By LIBBY CLUETT
At age 30, Athena Hodges Brown is among the county’s younger veterans, but by serving five years in the U.S. Navy, she has seen the ocean – actually, she said she has “seen many different oceans.”
Since she’s a 2001 Mineral Wells High School graduate, she hasn’t missed a local Veterans’ Day ceremony, with the exception of her years in military service.
As some readers may know, she hasn’t been totally respected as a veteran participant. It’s been two years since she “was interrogated and harassed,” at the 2010 Veteran’s Day ceremony, by so-called veterans. That treatment was, for her, “The worst it’s ever been.”
“I didn’t have any problems last year,” she said with a smile, adding that she received “honorable treatment” when she and her mother were invited to sit on the field on the same row as dignitaries like Mayor Mike Allen, State Rep. Jim Keffer and State Sen. Craig Estes.
“I was nervous, but I felt honored to sit down with fellow veterans,” she said.
With her low point behind her, Brown said this year should be one of her high points. She won’t be on the field, but her daughter, Kaylee, will be, performing as a Lamar Little Trooper.
The first grader told her mom that she “got picked to toss around a toy rifle” in Monday’s ceremony.
Sea to shining sea
Brown served in the Navy from Aug. 8, 2001, to March 6, 2006.
“I was in boot camp when 911 hit,” she recalled. “It made everybody be more cautious.”
She was a storekeeper and served for two years on “a small ship,” she said of the 610-foot-long U.S.S. Oak Hill (LSD-51), docked near Virginia Beach, that had a regular crew of about 300.
She served on a six-month deployment, which Brown said included “some training and I got to see ports across the world. It was awesome.”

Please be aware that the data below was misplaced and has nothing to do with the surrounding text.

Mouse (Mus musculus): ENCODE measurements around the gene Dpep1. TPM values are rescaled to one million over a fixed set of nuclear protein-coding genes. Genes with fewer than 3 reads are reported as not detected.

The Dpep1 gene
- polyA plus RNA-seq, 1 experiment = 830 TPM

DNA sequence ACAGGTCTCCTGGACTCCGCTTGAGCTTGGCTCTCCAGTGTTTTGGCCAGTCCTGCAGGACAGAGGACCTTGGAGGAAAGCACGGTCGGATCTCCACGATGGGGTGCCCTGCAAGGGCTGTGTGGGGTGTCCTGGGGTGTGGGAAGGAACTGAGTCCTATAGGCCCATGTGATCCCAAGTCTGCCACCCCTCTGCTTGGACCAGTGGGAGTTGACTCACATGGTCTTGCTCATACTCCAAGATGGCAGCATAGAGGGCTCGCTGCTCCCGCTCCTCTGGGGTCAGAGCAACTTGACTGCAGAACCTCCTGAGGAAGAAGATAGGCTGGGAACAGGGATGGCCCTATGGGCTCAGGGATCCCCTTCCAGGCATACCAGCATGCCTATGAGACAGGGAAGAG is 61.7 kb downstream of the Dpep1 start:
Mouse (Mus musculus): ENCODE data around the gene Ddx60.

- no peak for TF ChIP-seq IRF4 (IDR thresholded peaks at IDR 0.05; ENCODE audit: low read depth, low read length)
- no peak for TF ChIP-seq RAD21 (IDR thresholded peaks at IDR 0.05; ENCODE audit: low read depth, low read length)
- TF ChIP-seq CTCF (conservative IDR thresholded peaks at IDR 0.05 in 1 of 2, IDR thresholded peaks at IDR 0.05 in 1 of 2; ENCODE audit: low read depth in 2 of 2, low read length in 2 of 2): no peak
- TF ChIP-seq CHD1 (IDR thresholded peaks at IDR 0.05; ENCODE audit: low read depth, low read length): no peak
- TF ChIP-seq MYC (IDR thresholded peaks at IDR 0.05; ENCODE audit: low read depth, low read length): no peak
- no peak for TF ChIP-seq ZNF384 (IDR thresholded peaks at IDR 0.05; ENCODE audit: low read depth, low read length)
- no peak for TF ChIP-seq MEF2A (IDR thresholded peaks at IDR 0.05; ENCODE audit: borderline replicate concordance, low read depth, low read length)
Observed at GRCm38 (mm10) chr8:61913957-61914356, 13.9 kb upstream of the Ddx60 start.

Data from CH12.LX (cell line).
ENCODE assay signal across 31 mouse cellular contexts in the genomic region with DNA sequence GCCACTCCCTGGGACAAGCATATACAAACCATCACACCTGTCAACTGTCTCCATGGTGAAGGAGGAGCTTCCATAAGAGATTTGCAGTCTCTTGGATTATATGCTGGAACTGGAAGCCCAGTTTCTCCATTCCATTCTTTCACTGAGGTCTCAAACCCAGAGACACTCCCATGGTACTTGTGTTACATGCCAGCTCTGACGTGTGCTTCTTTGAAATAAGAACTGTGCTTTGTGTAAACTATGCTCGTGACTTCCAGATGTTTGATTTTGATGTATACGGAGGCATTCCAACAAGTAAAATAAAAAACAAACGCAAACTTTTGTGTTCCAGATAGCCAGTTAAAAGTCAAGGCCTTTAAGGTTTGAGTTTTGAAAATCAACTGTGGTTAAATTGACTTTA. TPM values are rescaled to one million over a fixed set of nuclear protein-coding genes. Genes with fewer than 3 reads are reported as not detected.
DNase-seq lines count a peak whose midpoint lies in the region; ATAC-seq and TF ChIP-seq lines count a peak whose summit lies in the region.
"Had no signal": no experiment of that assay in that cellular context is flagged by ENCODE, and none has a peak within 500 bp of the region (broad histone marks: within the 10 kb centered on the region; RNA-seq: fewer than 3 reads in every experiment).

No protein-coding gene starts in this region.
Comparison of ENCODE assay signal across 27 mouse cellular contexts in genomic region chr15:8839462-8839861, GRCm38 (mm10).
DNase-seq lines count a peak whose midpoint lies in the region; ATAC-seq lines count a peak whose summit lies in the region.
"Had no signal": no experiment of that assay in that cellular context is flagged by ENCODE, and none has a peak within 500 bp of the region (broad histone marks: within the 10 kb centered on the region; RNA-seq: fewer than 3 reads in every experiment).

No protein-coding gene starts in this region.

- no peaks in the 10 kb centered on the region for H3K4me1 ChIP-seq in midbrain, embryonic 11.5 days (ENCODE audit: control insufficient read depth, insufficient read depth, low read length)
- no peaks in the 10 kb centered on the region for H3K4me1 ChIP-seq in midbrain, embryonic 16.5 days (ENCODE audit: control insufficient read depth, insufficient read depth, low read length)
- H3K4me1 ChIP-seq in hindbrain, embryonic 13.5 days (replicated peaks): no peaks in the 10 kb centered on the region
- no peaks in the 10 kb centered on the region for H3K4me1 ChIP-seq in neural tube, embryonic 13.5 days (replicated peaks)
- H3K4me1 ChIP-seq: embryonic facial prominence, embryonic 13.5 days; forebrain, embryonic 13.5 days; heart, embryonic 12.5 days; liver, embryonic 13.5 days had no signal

She saw Spain, Crete, Bahrain, the Seychelles and her ship transported Marines for Iraqi Freedom.
It was weathering Hurricane Isabel in 2003 – somewhat like Hurricane Sandy – that provided much excitement while Brown served on the Oak Hill. Riding out the storm on the ocean, as the ship tried to stay on the edge of the storm, was “Interesting, to say the least. We couldn’t walk anywhere because of rocking ship.”
Brown served at the Oceana Naval Air Station and with the Navy’s Seabee, or construction battalion, unit’s Underwater Construction Team One, at the Little Creek Naval Amphibious Base, both in the Virginia Beach region of Virginia.
She followed in the footsteps of her brother, James Hodges, who joined the Navy.
“I wanted to grow up and be just like him,” she said. “He was the main reason. And the fact that I was serving my country.”
“I loved it. Even when Iraqi Freedom was going on, we transported some Marines – they got close to land, but Marines disembarked in ‘amphibs,’” she recalled of her deployment.
“It gives me a sense of pride and honor that I can say I served my country. I’d gladly do it again in a heartbeat.”
Brown also has a 5-year-old son at Lamar, who might follow in his sister’s footsteps as a Little Trooper next year.
But Kaylee has been preparing to perform before her mother and her fellow veterans.
“She is beyond thrilled that she gets to perform,” Brown said, adding that she will be sitting (or standing and photographing) from the visitor-side stands, with the mass of veterans.
To her, the day and ceremony honors “those who served before me and those who literally gave their all. And to honor those out there right now, risking everything,” she said.
Two years ago, Brown left the ceremony early when she was “interrogated and harassed by two Army veterans.” She had been sitting alone on the home side of the stadium and their harassment began shortly after she arrived.
She’s forgiven them, she said. She added that she met “many many local veterans” after the incident hit the news. She said Commander Jim Vines invited her to become a fellow member of AmVets Post 133.
“I love those guys,” Brown said.
“I won’t miss [a Veteran’s Day ceremony] unless I’m in the hospital,” she said. “I’ll go every year.”
For other veterans in attendance Monday, she said, “I hope that they get to take home that they are appreciated, they are being honored and respected and we are thankful that they go out and do what they do.”
“Whether in the Coast Guard, Army, Navy or Marines, they give up such a big part of their life,” Brown said. “Especially those going off to Iraq or Afghanistan. The ones fighting over there don’t know if they are going to make it through the day. Those are the families I pray for the most, those [with loved ones] fighting in Iraq and Afghanistan. They don’t know when their soldier’s going to come home.”
By LIBBY CLUETT
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